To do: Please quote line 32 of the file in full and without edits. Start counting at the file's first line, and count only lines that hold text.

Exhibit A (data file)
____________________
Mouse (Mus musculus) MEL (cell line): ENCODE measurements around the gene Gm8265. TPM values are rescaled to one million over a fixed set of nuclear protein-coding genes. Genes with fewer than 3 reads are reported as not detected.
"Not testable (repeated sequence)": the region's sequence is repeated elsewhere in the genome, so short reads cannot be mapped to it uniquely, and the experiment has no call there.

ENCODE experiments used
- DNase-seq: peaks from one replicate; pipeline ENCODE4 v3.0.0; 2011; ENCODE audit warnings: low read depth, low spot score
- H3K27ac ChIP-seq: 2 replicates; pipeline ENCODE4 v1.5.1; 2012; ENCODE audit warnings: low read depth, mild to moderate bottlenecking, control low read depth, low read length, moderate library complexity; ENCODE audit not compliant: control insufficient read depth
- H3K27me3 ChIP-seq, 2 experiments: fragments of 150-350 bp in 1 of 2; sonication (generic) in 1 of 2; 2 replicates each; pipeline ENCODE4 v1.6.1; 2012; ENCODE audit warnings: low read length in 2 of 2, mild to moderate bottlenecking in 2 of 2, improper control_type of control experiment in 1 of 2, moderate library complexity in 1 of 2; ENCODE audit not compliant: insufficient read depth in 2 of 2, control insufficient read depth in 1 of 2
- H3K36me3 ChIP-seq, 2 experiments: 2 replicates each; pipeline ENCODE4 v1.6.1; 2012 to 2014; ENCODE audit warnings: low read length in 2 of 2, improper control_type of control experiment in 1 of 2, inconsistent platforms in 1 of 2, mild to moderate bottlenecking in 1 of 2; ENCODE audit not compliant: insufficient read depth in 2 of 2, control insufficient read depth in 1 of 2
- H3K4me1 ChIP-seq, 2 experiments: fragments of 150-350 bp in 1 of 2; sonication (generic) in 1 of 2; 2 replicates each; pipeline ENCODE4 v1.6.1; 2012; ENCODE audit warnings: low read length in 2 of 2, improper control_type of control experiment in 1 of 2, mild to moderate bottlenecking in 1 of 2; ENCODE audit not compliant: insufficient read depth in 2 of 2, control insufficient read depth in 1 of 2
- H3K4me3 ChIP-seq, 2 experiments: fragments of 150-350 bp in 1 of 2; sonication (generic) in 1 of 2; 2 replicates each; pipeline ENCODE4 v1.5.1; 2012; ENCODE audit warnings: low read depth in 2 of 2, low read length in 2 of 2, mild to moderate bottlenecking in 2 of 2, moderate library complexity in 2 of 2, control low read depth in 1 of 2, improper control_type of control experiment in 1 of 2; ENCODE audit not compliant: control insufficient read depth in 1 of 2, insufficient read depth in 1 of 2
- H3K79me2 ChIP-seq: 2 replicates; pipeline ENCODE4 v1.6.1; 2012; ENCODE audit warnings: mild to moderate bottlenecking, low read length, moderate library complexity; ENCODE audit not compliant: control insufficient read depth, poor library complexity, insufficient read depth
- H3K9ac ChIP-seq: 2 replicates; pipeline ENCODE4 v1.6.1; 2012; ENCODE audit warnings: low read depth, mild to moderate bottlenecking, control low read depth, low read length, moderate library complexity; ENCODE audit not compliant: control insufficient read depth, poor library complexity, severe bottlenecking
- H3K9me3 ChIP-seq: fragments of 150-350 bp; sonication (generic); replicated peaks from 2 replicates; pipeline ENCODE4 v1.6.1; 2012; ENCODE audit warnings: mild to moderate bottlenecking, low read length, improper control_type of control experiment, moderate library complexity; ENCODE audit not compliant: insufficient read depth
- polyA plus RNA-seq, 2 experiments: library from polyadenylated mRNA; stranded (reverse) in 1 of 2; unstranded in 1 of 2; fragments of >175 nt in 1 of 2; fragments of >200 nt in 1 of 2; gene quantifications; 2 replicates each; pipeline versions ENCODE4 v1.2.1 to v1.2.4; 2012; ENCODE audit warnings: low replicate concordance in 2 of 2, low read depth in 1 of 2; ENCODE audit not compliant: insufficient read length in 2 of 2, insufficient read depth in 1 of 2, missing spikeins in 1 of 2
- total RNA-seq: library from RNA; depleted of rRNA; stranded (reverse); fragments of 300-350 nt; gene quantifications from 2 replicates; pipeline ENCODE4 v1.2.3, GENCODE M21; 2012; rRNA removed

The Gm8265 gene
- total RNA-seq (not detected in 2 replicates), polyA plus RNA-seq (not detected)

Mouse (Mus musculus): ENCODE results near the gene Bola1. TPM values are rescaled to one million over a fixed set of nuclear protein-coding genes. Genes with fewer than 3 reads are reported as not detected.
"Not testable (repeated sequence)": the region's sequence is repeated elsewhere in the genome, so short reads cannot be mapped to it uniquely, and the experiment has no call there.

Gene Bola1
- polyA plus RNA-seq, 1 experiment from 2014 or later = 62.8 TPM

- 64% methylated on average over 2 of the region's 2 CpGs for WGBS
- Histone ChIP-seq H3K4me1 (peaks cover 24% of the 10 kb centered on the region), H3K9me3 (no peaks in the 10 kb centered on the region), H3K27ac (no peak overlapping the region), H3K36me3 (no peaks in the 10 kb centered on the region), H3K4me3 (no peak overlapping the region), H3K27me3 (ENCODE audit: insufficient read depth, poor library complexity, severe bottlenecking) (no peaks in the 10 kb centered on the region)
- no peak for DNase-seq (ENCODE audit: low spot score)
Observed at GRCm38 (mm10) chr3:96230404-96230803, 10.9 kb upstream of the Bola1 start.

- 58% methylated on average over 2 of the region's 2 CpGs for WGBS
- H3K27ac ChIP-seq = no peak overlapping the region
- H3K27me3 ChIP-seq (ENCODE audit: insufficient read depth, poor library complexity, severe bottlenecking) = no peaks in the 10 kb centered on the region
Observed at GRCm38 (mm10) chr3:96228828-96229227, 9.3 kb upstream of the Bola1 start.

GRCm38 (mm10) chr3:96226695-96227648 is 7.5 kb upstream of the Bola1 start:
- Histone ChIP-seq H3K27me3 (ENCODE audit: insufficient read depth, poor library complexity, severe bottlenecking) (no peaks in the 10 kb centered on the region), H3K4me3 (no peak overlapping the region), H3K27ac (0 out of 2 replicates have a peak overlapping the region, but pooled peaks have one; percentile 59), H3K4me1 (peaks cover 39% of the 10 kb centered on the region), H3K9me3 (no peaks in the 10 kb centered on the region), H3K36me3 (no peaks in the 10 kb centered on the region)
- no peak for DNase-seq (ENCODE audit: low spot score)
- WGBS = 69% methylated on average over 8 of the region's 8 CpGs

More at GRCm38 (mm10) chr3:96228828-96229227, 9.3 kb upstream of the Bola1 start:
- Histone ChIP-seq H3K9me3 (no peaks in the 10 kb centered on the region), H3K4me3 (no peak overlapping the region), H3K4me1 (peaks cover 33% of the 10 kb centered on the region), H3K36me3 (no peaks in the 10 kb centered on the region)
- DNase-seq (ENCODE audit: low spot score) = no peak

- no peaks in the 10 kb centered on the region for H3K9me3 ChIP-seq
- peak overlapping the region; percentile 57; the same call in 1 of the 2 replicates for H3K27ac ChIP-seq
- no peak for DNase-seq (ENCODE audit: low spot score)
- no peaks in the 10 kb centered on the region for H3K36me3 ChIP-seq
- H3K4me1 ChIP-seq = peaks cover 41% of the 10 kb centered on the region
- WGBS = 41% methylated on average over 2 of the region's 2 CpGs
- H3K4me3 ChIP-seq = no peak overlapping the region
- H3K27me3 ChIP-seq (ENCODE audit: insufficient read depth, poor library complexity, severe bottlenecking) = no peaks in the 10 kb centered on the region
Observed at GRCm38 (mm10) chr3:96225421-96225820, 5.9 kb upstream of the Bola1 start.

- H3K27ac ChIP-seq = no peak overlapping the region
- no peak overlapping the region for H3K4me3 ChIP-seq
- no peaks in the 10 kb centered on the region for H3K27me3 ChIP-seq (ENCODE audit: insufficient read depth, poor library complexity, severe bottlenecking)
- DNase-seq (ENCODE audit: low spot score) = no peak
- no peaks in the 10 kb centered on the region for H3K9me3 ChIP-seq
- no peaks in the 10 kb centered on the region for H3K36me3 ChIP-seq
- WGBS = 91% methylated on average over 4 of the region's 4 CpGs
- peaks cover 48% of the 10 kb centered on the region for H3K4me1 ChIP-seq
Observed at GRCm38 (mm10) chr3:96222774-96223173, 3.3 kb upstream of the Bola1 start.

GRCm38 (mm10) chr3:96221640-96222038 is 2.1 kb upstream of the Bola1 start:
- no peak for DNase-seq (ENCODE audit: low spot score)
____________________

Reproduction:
- WGBS = 69% methylated on average over 8 of the region's 8 CpGs